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Prisoners contemplate hunger strike over denied education opportunities and human rights concerns

by Luqmaan Rawat
Prisoners are ready to go on a hunger strike if their issues aren’t resolved Photo Pexels

South Africa – South African prisoners are considering a hunger strike following allegations of human rights violations. The catalyst is a recent Supreme Court of Appeal decision stating that the Department of Correctional Services’ existing policy hinders prisoners’ right to pursue education.

Prisoners continue to be denied access to laptops in their cells, among other unresolved issues. They feel that these concerns are consistently being overlooked. In a judgement on November 8, the court determined that the current policy hindered Mbalenhle Ntuli from effectively pursuing his preferred field of study, computer studies with a focus on data processing. Education forms part of the rehabilitation process and the current policy hinders inmates from furthering their education, said Richard Mamabolo, Police and Prions Civil Rights Union (Popcru) spokesperson.

“Education is one of the key parts that ensures there is rehabilitation. As a union we do encourage that. Inmates should register to study. With regards to the gentleman (Mbalenhle Ntuli) we do agree with him. There also needs to be measures to ensure that such gadgets are not used to commit criminal activities. We are hopeful through the review process, there should be mechanisms to ensure laptops are allowed for those who are studying.”


Securing laptops for prisoners and ensuring they are used properly

Concerns exist that prisoners might misuse these laptops for illicit activities. To address this, potential solutions include restricting laptops to student prisoners, implementing IP address blocks, and Mamabolo is optimistic that the review will be favourable due to the existence of these control measures.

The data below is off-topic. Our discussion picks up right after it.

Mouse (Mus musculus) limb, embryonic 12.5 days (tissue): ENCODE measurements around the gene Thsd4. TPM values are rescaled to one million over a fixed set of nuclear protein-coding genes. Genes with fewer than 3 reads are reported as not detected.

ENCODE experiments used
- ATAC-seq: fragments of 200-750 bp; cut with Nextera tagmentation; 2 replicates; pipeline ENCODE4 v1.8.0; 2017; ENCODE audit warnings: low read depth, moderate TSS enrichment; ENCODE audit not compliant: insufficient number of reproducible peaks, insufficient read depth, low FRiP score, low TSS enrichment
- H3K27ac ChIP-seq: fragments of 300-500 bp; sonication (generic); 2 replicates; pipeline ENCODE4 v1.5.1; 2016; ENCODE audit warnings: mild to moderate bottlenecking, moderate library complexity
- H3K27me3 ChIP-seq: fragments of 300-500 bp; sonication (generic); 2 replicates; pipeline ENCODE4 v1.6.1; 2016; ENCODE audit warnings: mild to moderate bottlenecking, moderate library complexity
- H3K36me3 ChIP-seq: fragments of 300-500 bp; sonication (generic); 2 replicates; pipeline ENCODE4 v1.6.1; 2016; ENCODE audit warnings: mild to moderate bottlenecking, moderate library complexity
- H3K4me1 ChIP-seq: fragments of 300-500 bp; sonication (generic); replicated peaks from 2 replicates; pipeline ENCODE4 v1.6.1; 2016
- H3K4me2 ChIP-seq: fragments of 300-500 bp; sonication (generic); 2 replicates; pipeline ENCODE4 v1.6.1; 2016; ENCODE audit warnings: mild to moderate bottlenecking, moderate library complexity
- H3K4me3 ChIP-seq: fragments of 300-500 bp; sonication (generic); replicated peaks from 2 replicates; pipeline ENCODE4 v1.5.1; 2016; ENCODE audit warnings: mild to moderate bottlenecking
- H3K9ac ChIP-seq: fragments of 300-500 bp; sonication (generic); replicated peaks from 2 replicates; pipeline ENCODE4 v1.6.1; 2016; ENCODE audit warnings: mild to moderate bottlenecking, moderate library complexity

“We are hopeful with the review of this policy by the Department of Correctional Services, which is expected to be concluded within the next ten months which should be taken into considerations, from which we believe they will ensure these laptops are only used for their purposes. We currently have challenges around inmates who have cellphones in the correctional facilities, which is illegal, but that is one source of internet that could be used. That needs to be looked into.”

Mamabolo also wants the Department of Correctional Services to look into their communication policy and possibly change it to ensure it’s easier for them to communicate with the ones they love.


Reoffending Rates

According to Mamabolo, South Africa has a reoffending of 85%. This means 85% of people tend to wind up back in jail and this, Mamabolo believes is because they don’t have any skills or sufficient skills when they leave prison.

“They have not learnt anything from the correctional facilities. One of the major problems that we have been discussing with the Department of Correctional Services is overcrowding and understaffing. Just a month ago we had a fire incident in Limpopo. There was a loss of 3 500 beds meaning all these inmates then had to be redistributed to other facilities that are already overburdened. This hinders the prospects of rehabilitation. That is the immediate challenge we are looking into. The long term prospect is to reach some sort of agreement to ensure correctional facilities become self-sufficient and that includes education.”

Mamabolo wants to ensure prisoners make their own food among other things. This will ensure, that even if they don’t want study, they will leave prison with some self help skills.

“It’s not only about studying but also ensuring that other skills are also available to the inmates. We believe that when an inmate finishes their incarceration time, they should be in a position to have the skills to be employed and they can actually become employers themselves on the outside. It’s a multifaceted approach that we are looking at which we believe could yield positive results.”


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